Yes, obviously, grain farming and, really, all mass farming operations are incredibly destructive. And so the question becomes, how do we feed all 7 billion of us without the mass farming? That's an interesting discussion right there.
[QUOTE=heatseeker;1092618][b]j3nn[/b], I'm sorry that my imprecision of language in my original post offended you so much and sent you into this rant spiral. I have no desire to continue this argument, as I've tried to imply nicely several times. You're either purposely missing the point or just unable to grasp what I was talking about. I've tried explaining it multiple ways and you're still arguing about something different. You need to let this go. I'm sorry to be so blunt, but I've tried to be subtle and polite and it didn't work.
I'm far more interested in what [b]drssgchic[/b], [b]JoanieL[/b], and others are discussing, i.e. [i]the topic of this thread[/i].[/QUOTE]
It has nothing to do with being offended. You simply insisted on overgeneralizing and stating outlandish speculation as fact and I disagreed with you. Nobody benefits from junk science. :) Maybe not you or me, but the truth is there are some people that wouldn't be healthier or happier or live longer by removing grains from their diet.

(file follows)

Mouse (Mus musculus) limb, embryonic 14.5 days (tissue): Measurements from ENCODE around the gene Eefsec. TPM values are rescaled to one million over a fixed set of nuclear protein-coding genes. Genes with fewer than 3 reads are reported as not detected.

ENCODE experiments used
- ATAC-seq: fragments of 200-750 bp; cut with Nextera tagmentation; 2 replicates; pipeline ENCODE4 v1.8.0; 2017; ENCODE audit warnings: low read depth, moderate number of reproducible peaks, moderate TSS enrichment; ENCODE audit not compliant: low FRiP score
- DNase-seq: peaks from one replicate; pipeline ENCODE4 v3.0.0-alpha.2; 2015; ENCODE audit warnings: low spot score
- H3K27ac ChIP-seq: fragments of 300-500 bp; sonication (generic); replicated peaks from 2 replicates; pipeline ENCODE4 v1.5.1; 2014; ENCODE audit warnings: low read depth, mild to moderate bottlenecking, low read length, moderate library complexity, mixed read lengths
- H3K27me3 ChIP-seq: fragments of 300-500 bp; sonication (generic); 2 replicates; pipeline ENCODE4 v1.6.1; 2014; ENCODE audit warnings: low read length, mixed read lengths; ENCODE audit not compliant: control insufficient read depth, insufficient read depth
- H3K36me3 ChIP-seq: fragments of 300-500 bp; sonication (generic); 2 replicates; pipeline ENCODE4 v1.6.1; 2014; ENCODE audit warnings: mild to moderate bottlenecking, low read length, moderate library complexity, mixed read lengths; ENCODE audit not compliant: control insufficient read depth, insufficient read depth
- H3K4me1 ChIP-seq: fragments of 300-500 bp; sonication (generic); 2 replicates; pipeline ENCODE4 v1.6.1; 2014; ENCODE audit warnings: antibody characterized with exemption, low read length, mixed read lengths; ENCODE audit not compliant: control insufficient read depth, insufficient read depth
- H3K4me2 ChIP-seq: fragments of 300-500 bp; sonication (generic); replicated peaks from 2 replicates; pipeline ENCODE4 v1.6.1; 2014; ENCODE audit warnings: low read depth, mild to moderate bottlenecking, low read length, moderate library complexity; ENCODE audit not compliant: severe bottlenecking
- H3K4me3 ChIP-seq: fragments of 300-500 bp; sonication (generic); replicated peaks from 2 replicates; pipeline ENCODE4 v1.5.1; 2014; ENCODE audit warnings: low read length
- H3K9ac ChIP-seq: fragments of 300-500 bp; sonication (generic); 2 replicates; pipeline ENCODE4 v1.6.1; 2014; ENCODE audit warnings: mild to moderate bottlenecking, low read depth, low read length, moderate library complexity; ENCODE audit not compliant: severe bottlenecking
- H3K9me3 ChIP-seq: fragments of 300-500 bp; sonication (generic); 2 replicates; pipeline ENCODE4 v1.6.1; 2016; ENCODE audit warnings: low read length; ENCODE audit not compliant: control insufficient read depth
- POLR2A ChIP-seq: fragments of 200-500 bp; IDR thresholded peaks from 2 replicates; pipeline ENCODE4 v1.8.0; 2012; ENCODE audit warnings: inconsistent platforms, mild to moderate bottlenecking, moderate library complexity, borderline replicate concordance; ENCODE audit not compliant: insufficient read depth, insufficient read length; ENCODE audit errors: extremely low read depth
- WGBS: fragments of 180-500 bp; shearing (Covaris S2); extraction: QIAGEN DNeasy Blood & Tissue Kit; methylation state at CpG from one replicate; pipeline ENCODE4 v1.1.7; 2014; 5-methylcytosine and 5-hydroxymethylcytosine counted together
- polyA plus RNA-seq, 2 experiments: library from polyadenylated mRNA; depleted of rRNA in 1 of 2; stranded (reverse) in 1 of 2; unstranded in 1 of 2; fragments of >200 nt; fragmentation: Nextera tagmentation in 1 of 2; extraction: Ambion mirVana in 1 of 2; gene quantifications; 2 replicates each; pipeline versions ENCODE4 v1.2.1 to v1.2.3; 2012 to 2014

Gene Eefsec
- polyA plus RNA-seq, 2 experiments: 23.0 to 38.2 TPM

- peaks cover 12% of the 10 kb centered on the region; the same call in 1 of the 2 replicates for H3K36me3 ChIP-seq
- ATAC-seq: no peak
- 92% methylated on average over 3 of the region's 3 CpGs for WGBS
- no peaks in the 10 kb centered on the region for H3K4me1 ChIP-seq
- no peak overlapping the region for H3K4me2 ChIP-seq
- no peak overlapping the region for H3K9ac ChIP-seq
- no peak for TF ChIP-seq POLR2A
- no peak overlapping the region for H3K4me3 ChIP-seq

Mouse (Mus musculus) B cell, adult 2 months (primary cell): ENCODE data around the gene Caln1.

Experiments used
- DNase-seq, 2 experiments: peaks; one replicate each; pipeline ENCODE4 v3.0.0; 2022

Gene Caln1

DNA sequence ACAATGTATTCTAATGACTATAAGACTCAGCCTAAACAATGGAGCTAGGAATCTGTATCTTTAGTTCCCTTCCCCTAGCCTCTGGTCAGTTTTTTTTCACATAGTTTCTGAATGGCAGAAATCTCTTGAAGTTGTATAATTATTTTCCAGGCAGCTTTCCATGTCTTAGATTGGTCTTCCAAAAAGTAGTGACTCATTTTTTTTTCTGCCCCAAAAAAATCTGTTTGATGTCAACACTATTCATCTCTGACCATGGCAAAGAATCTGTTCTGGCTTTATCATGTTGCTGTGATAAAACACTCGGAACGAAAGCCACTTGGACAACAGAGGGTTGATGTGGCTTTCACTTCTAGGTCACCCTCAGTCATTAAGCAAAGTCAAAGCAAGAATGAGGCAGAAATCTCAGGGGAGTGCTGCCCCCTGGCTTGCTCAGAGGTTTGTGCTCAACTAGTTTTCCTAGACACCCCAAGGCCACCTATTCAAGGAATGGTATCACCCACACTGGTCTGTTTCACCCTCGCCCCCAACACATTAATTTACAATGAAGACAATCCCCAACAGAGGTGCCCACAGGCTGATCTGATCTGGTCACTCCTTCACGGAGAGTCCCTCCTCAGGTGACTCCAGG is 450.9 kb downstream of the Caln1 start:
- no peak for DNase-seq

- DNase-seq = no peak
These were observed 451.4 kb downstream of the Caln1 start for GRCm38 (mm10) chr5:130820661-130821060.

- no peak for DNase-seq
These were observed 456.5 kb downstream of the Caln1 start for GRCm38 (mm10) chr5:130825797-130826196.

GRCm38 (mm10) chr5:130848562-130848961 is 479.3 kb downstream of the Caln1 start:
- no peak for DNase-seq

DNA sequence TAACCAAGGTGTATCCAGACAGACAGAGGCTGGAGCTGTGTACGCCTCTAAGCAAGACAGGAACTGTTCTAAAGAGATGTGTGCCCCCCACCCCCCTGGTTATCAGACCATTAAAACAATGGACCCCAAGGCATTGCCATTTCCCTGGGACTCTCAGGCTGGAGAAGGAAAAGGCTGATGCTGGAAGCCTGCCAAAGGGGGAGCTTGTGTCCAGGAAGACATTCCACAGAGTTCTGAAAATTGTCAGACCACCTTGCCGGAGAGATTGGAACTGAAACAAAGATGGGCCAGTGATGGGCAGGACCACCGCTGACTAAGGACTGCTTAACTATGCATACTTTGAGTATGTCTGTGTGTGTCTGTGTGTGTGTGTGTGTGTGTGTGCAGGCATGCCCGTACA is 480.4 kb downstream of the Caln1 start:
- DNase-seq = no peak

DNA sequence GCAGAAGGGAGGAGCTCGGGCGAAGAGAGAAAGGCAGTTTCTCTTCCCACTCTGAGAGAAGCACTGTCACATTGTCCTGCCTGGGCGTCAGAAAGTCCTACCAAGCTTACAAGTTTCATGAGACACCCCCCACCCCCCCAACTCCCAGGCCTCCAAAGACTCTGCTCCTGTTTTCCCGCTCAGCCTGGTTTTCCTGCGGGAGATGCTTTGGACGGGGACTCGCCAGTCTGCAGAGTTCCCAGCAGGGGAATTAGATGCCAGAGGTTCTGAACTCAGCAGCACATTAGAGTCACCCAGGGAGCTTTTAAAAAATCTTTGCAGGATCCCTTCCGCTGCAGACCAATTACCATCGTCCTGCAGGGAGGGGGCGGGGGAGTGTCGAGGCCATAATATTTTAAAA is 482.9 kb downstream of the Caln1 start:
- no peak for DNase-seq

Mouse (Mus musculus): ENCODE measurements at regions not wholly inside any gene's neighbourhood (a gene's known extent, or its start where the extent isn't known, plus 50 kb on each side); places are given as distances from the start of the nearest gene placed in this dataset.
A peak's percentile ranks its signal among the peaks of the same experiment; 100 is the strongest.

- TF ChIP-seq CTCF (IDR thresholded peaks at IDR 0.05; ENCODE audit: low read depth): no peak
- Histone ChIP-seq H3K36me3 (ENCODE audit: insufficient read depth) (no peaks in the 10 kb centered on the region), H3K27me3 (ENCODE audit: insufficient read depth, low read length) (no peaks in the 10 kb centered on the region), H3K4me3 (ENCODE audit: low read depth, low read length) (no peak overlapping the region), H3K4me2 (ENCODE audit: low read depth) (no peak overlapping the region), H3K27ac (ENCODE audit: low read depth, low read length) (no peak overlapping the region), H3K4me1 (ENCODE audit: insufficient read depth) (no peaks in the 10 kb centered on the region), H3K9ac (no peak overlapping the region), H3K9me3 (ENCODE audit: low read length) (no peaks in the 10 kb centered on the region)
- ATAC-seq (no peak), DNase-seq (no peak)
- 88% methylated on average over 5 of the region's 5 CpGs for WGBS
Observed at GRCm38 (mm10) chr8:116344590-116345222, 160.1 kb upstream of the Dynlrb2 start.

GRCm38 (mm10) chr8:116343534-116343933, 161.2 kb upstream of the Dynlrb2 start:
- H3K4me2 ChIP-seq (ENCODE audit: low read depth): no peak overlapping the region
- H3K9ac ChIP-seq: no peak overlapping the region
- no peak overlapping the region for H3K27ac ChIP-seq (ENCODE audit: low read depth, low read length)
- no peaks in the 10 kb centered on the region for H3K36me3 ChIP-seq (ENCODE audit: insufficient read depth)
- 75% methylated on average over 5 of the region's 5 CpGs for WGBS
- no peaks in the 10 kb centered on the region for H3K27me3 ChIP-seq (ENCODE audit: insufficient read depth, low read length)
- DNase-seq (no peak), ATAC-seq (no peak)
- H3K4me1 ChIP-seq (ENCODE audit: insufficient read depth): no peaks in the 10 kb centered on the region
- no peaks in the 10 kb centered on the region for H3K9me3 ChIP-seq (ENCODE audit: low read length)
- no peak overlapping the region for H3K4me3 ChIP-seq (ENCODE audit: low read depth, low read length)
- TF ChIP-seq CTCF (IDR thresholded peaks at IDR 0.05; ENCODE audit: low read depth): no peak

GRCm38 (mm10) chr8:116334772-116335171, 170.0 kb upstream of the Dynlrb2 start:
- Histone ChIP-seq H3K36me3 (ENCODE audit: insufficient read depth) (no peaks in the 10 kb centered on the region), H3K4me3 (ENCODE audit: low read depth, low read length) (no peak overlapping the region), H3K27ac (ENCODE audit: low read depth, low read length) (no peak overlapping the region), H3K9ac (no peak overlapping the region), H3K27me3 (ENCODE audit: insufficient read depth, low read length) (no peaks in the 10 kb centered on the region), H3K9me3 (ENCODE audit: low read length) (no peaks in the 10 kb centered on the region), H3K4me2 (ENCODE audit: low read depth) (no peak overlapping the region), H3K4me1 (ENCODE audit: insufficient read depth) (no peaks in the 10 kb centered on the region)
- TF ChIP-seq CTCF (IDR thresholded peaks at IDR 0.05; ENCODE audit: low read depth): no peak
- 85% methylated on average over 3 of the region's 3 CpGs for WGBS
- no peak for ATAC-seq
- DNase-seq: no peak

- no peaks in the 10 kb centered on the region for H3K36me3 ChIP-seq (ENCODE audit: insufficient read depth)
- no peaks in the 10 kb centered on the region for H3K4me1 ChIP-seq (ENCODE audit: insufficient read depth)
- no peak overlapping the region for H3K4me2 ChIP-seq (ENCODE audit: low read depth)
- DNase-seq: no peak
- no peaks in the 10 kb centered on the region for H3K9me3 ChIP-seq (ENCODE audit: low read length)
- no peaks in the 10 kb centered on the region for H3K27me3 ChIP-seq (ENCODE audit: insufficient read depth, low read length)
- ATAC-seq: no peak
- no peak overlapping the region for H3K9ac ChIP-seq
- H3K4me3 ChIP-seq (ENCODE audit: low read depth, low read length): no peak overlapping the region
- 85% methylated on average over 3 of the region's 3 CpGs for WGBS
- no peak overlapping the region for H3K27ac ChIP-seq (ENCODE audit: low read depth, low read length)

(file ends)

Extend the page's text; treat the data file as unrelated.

[quote]And so the question becomes, how do we feed all 7 billion of us without the mass farming? That's an interesting discussion right there. [/quote]
You don't. Whether or not this is a bad thing is up to you to decide.
[quote]billions of people, hacking out a hard daily existence of bare survival in the poorest places on earth, wouldn't be alive were it not for grains, and their continued survival--leaving out the fact that it's a far from ideal solution--is reliant on grains.[/quote]
That IS the problem. Where death by starvation should have been natural, instead you have unnatural pain prolonged by pseudo-foods. Is it responsible to have a garage full of cats and feed them all cardboard because that's all you can afford? No? Then why do humans not deserve the same care? The extra people are extra people, and should not exist at all.